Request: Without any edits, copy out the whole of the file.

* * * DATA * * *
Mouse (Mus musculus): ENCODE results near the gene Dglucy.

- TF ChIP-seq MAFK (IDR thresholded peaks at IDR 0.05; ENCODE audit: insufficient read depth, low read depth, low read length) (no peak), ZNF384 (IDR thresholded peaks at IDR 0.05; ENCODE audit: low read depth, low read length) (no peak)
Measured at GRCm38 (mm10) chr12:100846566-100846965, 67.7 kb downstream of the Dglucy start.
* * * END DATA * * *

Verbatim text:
Mouse (Mus musculus): ENCODE results near the gene Dglucy.

- TF ChIP-seq MAFK (IDR thresholded peaks at IDR 0.05; ENCODE audit: insufficient read depth, low read depth, low read length) (no peak), ZNF384 (IDR thresholded peaks at IDR 0.05; ENCODE audit: low read depth, low read length) (no peak)
Measured at GRCm38 (mm10) chr12:100846566-100846965, 67.7 kb downstream of the Dglucy start.